“This retreat will strengthen our understanding and experience of the nature of awareness in meditation practice.

“We will explore this in three stages. During the initial part of the month, we will build meditative stability through a focus on anapanasati (mindfulness of breathing).

“In the next phase, we will undertake intensive practice of metta (lovingkindness), allowing the beautiful and responsive qualities of heart to unfold.

“Then, with concentration and lovingkindness as our foundation, the last stage of the retreat will focus on specific meditative techniques that allow us to rest in the pure nature of awareness.”

***

Sound awesome? It was!

***

Retreats at the Forest Refuge are for experienced meditators, which means you have to meet certain practice prerequisites before you can apply. And for this retreat, you have to stay for at least the full month of September. Then once you meet those requirements, the admission process is a lottery. Applications are due Nov 21, 2019.

(That’s a lot, I know. But it’s worth it.)

12 Aug
2019
Posted in: Retreats
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Come Meet My Friend Tuere

My friend, Tuere Sala, is coming to St. Louis!

She’ll give an evening talk on Friday, Sept 6 (6:30 to 8:30 pm, at the First Unitarian Church on Waterman and Kingshighway). Then she’ll lead a day-long retreat on Saturday, Sept 7 (9:00 am to 4:00 pm, also at the First Unitarian Church). And then, she’ll offer a special afternoon session for People of Color on Sunday, Sept 8 (2:00 to 4:00 pm, at InPower Institute near Tower Grove Park). 

You can come for just the Friday night talk ($10), or just the Saturday day-long ($50), or BOTH (priced on a sliding scale beginning at $55). AND if you self-identify as a person of color, you can ALSO come to the Sunday POC session ($5)!

I’ve sat several long retreats with Tuere and she is AWESOME. (She’s also funny!) She’s a former prosecuting attorney turned Dharma teacher, who has worked extensively with folks who are living with high stress, dealing with past trauma, or who just have a lot of trouble sitting still! (Sound like anyone you know?)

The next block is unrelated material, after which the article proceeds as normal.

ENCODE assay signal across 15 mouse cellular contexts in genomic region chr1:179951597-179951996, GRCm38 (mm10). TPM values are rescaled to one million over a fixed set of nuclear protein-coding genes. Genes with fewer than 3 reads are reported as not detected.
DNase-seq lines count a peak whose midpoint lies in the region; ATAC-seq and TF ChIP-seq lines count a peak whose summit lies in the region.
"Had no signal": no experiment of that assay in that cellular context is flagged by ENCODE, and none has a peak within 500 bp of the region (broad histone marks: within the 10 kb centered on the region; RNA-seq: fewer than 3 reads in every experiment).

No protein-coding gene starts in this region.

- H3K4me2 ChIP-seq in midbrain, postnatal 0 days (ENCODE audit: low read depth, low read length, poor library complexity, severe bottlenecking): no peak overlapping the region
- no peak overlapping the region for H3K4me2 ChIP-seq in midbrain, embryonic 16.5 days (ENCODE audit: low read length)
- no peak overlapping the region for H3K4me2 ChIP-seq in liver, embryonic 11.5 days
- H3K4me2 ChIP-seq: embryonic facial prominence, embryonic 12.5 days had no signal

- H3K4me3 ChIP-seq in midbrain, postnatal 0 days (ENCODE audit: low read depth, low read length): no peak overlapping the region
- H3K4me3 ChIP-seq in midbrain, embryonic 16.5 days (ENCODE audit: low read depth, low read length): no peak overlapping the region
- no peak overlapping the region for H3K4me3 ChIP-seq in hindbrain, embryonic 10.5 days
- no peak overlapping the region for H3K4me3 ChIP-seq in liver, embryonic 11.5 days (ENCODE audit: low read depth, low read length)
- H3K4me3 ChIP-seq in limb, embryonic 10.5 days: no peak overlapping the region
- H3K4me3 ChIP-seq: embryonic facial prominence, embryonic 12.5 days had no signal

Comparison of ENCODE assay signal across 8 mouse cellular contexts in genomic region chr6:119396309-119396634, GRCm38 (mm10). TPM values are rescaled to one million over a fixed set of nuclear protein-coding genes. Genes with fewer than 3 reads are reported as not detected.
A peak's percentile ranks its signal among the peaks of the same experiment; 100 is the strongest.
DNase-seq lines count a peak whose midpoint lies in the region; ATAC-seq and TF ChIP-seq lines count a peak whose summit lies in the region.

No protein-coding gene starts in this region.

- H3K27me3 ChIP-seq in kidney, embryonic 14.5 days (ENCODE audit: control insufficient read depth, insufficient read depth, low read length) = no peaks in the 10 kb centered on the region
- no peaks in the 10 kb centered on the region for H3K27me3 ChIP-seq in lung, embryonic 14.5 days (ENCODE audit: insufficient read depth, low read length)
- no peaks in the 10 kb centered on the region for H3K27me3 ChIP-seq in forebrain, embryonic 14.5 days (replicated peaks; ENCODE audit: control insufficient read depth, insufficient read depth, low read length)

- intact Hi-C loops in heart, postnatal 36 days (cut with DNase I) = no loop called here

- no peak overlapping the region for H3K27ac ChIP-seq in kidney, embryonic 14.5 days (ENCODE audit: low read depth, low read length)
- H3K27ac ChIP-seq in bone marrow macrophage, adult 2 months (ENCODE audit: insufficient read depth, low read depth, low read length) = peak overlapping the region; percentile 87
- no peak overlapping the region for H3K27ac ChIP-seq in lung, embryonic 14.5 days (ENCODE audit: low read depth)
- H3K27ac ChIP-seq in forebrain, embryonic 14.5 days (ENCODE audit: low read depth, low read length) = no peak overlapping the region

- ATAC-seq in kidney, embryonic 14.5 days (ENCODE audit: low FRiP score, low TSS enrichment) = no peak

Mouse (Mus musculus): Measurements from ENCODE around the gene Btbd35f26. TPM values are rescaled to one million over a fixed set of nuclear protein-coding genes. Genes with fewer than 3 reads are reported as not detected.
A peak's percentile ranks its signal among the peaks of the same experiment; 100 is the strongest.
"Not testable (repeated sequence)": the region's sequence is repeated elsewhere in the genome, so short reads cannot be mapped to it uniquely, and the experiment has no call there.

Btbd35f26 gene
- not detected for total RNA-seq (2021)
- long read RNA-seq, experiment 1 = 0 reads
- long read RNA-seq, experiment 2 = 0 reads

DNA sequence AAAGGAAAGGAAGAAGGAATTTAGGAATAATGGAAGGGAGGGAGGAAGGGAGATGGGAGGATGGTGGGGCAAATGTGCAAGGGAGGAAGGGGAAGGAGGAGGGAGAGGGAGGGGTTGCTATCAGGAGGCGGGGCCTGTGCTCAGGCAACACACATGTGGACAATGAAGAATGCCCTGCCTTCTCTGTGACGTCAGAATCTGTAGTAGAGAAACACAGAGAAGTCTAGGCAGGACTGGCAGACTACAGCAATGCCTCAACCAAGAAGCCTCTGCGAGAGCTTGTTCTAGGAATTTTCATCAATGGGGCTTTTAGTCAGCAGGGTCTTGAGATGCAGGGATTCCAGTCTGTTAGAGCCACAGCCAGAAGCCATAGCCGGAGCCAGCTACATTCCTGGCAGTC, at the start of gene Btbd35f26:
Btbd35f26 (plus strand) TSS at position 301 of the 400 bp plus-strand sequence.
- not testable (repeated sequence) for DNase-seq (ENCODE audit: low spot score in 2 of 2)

Click here for more info about Tuere and details about the weekend events. Or if you have any questions, you can e-mail me here. Or just show up at the right time/place. (No one will be turned away for lack of funds.)

I will be there. Come by and say hi!

11 Jul
2019
Posted in: Retreats, Talks
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Try This at Home!


I just checked dharmaseed and it looks like quite a lot of the talks from the June retreat I sat at the Forest Refuge are already posted and publicly available! (click here for the full list)

Most of the talks I’d already heard. But not the guided instructions Guy offered on Abiding in Emptiness (click here) and the Taking the Practice Home talk Guy gave on the very last day of the retreat, which really sums up the Awareness practice and speaks very clearly about how to integrate it into classic Insight practice. (click here)

You could pretty much do the retreat on your own, right there at home if you’d like, by listening to the talks, starting with first morning instructions on Mindfulness of Breathing, and then going through all the 31 talks that are posted.

Or if you’d just like to take in some of the highlights, I’d recommend:
Falling in Love with the Breath, (Sally)
The Development of Metta, (Sally)
Three Limbs of Equanimity, (Sally)
The Nature of Awareness, Part 2, (Guy)
Morning Instructions: Big Mind, (Sally)
Morning Instructions: Abiding in Emptiness,(Guy)
Taking the Practice Home, (Guy)

***

That should do it.
Enjoy!

16 May
2019
Posted in: APP, Practice, Retreats
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Is There Something That’s Stopping You?

Another reflection from one of the sessions Phillip led at the Nature of Awareness retreat:

“Awareness bathes each of us in unconditional acceptance. It doesn’t move toward or away from any aspect of our personality. It is unconditionally accepting of whatever arises from this endless potential that a human mind is capable of creating.

“Awareness knows and accepts. It does not judge.

“Rest in awareness and let the multiplicity be known, and accepted. What somehow can not be accepted, hold with tenderness.

Is there something that you believe about yourself that’s stopping you in your movement toward freedom? Something that’s blocking you? Freezing you?

“If there is, in this very moment, can you hold it in compassion? Can you let yourself rest in the knowing of this?”

14 May
2019
Posted in: Practice, Retreats, Teachers
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The Mind Can Rest